In recent years, we have welcomed Jan Harlan, Ben Wheatley, and Walter Campbell as part of our Visiting Filmmaker programme.

We work in partnership with Plymouth Arts Centre cinema and with local production companies.

Our strong international connections also allow our students to take a semester of study with one of our partner institutions within Europe and North America, and in turn, we welcome overseas students from those institutions to join us in our studios, creating an exciting cultural exchange.

Students Tarig Elmakki and Russell Cleave speak about their film at the Culture in Conflict Conference, Luton.

Graduates become:

  • Independent Filmmakers
  • Commercial Filmmakers
  • Documentary Filmmakers
  • Freelance Filmmakers
  • Artist Filmmakers
  • Directors
  • Producers
  • Production Designers
  • Cinematographers
  • Scriptwriters
  • Editors
  • Post-Production Specialists
  • Sound Designers
  • Location Managers
  • Lecturers
  • Researchers

Recent Alumni:

Our BA (Hons) Film & Screen Arts programme is well-respected in the industry for producing innovative and creative film-makers. Our students and alumni, with the help of our programme leaders, technicians and tutors, are regularly picked up for screenings at prestigious film festivals – and many go on to win awards for the quality of their films.

We have a strong track record of getting our students and graduates recognised by industry and landing great jobs.

Robbie Doran (2014 graduate)

- Graduate film 'Knives' screened for NAHEMI at Encounters Film Festival, Bristol, Sept 2014

- 'Knives' also won Best Undergraduate Fiction 2014 at RTS Devon and Cornwall

Jake Tish (2014 graduate)

- Graduate film 'Malvinas' selected for Council House Graduate Exhibition, PCC, Sept 2014

- 'Malvinas' also selected for Aesthetica Film Festival 2014

- Plus 'Malvinas' selected for inclusion in the Aesthetica Artists’ Film Archive

Tom Kirkman (2014 graduate)

- Graduate film 'PROCESS' selected for Council House Graduate Exhibition, PCC, Spet 2014

- 'PROCESS' also selected for London Analogue Film Festival 2014

- 'PROCESS' screened at NAHEMI Eat Our Shorts 2014, BFI Southbank, Nov 2014

- 'PROCESS' screened at International Festival Signe de Nuit, Paris, Dec 2014 and awarded a SPECIAL MENTION for THE SIGNS AWARD. (The Signs Award honours films which treat an important subject in an original and convincing way.)

- 'PROCESS' selected as ‘Best Student Film’ at Cornwall Film Festival 2014

- 'PROCESS' selected for screening at NAHEMI Future Film conference at BFI Southbank, Feb 2015 and Tom Kirkman invited to take part in panel discussion (Feb 2015)

Tom German (2014 graduate)

- Graduate film 'Somewhere Else' selected for Aesthetica Film Festival 2014

- 'Somewhere Else' also selected for London Surf Film Festival 2014

Kan Esmer - 2013 graduate

- Graduate film 'Kesinti' funded through a Kickstarter campaign, which allowed him to shoot his film on location in Turkey.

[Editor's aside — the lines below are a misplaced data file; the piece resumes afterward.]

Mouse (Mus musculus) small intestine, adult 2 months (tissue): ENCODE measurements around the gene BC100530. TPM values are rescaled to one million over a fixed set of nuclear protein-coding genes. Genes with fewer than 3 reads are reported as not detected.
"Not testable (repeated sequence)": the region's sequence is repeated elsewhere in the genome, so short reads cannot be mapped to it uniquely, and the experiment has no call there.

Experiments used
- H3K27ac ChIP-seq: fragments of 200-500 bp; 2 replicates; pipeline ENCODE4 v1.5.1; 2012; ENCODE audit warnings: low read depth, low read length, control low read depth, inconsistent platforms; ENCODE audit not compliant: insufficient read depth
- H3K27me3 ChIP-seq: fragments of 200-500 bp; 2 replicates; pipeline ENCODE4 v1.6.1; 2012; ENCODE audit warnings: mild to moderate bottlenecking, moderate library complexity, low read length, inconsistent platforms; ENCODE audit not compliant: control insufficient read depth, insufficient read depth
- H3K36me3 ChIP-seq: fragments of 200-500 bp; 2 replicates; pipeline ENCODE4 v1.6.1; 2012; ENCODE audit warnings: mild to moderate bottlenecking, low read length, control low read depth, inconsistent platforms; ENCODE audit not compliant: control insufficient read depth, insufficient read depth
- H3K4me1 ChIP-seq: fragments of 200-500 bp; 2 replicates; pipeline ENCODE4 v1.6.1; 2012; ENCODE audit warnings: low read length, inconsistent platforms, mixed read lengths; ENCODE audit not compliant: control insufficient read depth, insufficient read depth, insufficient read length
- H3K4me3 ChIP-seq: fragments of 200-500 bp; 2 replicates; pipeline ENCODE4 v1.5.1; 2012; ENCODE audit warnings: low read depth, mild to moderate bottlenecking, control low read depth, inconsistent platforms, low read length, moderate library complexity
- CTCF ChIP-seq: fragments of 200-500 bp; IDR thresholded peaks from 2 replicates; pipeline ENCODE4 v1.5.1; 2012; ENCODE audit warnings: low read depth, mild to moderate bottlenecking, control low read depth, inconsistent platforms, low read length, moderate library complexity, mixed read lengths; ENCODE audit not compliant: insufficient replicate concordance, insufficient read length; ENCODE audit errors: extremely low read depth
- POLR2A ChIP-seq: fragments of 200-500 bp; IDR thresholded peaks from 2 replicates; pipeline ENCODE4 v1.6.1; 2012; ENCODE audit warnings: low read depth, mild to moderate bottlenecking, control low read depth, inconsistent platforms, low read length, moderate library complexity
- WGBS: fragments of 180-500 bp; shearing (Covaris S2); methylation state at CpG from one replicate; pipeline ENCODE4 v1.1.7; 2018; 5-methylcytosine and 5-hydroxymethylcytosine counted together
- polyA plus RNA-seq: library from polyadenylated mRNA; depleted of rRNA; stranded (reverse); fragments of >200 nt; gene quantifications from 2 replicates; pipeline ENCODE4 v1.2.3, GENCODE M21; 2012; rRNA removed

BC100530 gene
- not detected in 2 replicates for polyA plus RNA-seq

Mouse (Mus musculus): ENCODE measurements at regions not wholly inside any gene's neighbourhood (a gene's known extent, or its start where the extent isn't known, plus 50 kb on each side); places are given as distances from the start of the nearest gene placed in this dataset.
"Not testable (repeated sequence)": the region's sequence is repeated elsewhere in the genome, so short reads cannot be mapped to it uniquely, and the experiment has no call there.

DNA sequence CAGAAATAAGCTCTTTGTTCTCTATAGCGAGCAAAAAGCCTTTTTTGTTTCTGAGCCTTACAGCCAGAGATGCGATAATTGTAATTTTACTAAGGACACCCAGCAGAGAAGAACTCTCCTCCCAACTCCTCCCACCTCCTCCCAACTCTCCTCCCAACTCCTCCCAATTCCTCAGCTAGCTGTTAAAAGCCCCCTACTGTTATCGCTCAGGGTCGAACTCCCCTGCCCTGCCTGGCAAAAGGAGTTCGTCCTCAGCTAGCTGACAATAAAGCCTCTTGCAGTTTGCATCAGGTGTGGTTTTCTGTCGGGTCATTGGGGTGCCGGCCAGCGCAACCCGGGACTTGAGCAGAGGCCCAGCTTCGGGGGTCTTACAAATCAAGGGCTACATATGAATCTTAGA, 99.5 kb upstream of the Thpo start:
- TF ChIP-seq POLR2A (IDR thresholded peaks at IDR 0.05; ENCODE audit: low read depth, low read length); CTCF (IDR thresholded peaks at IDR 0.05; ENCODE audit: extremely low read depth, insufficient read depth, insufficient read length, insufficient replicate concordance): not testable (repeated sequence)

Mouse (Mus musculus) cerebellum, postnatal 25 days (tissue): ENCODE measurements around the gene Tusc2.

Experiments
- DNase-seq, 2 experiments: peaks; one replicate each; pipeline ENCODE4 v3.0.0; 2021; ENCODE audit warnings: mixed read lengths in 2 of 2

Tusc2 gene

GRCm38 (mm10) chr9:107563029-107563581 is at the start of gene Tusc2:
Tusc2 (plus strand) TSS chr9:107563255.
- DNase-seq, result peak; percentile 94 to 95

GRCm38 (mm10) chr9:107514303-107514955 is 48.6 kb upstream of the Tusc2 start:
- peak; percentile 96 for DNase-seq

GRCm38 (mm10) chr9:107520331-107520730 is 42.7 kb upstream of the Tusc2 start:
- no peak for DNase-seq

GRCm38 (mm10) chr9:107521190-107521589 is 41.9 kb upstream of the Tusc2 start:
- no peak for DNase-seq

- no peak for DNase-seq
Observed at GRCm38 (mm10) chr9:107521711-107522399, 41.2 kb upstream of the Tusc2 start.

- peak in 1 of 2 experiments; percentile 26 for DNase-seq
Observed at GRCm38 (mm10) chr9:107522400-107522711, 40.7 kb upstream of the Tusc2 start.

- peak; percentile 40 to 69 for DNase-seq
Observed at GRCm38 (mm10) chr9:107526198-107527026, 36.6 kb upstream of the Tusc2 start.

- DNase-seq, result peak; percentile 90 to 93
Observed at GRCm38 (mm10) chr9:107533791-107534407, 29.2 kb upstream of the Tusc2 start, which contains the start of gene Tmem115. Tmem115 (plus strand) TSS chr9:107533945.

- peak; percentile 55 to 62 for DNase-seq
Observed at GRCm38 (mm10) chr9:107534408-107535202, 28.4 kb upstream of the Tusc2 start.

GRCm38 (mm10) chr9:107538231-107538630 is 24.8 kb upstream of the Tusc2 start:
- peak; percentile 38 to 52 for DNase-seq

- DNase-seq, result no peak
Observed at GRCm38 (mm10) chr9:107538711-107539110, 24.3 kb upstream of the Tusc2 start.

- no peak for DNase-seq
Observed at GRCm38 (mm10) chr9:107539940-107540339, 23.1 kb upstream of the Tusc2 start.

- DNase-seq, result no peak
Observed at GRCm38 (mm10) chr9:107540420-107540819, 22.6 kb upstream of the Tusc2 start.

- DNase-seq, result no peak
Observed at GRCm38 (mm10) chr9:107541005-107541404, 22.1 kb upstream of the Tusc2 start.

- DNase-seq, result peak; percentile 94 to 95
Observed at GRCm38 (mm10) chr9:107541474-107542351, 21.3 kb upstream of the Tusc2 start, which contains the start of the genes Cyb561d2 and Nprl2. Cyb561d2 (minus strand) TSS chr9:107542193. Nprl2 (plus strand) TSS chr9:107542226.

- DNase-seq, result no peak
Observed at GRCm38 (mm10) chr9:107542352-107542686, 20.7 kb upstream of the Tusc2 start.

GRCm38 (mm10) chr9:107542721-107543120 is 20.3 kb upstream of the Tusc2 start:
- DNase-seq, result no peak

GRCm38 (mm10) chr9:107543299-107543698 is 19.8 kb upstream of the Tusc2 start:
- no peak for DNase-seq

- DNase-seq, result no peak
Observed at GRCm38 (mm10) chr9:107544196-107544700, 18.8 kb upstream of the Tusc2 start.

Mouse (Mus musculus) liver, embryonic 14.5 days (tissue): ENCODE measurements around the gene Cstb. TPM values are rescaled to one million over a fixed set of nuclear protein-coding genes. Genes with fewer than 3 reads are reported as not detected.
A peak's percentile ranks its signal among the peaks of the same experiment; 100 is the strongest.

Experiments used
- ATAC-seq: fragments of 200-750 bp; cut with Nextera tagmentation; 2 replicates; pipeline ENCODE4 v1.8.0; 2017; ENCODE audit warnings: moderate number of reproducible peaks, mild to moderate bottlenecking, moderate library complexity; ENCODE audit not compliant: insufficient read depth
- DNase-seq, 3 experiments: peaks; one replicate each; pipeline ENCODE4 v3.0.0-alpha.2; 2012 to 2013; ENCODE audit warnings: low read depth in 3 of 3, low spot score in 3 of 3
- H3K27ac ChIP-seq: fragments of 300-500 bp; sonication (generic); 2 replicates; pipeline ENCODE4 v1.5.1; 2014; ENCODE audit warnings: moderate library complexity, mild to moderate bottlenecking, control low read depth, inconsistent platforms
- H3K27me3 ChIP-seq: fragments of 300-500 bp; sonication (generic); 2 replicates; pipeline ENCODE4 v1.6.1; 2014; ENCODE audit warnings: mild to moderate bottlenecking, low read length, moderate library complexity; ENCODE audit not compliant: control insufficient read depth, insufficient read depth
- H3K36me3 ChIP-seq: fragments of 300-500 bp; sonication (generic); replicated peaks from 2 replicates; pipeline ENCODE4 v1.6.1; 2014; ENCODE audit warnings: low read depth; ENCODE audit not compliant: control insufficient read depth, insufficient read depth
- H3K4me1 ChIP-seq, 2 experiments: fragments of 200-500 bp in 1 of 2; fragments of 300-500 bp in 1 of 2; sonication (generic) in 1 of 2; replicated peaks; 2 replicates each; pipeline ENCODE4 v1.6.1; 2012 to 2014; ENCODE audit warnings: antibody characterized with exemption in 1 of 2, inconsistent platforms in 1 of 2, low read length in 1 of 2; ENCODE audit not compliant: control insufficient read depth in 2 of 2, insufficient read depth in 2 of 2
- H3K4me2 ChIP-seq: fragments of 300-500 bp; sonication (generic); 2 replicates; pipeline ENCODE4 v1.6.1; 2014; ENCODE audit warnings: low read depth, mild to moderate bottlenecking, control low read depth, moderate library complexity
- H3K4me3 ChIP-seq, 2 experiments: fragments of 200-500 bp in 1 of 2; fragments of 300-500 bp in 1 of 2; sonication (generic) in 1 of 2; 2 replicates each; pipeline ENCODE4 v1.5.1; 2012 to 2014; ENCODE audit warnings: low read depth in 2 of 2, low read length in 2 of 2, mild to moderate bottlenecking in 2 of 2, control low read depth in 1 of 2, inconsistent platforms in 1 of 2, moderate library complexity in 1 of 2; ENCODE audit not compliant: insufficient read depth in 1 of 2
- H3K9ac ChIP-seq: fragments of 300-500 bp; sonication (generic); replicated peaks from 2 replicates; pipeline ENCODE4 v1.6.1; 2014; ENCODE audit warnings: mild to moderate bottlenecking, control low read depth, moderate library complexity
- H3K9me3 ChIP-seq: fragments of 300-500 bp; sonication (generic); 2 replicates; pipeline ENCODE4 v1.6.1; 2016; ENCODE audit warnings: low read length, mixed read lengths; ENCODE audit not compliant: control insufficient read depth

- 'Kesinti' won Best Film at Prime Cuts 2013, where it was up against work from Film and Media undergraduates from all over the UK

Since graduating, Kan has secured work as an editor with Red-Handed TV, an independent production company with a passion for creating great television. Their approach to filming is innovative, unique and gets to the heart of the subject. Red Handed TV works on two basic principles: Defining Moments, Observational Clarity.

Lucy Sutcliffe (2014 graduate)

Lucy completed her FD Film Arts in 2013, and progressed to complete her BA (Hons) Film (top-up) in 2014. During her second year of study, Lucy began working collaboratively on college projects with two fellow students, and soon established that their collective creative and technical skills, teamed with their ambitious drive, was a powerful combination. This led them to embark on a series of external professional opportunities to enhance their film portfolios enabling them to eventually set-up their own production company Tertiam Media. Working on promotional videos for several external clients developing a range of promotional videos provided the crew with important professional skills and experience.

Lucy is also a professional blogger / vlogger, and has created a number of revenue streams alongside her online persona. With her partner Kaelyn, she has successfully marketed herself as a YouTube filmmaker, and has a fan base that extends to 150,000 subscribers.

Dan Broadley (2010 graduate)

Dan completed his FD Film Arts in 2009, and progressed to complete BA (Hons) Film (top-up) in 2010. Daniel Broadley Films has been his personal film venture for the past three years since graduating.

Daniel Broadley Films as a company is about to become Foxleaf Media and will begin to take on new directors and new visual avenues as it branches into the field of corporate and advertising as well as continuing to produce high quality music promos.

Dan was fortunate enough to be picked up by Kode Media after graduation, who supported him as a director – granting him access to much bigger projects and nurturing his skills and performance. Although based mostly in Bristol now, Dan has remained an active alumni member, supporting placements for FD students, and sharing his experiences with current students as part of our VL programme.

Careers & Enterprise in the Curriculum’ at Plymouth College of Art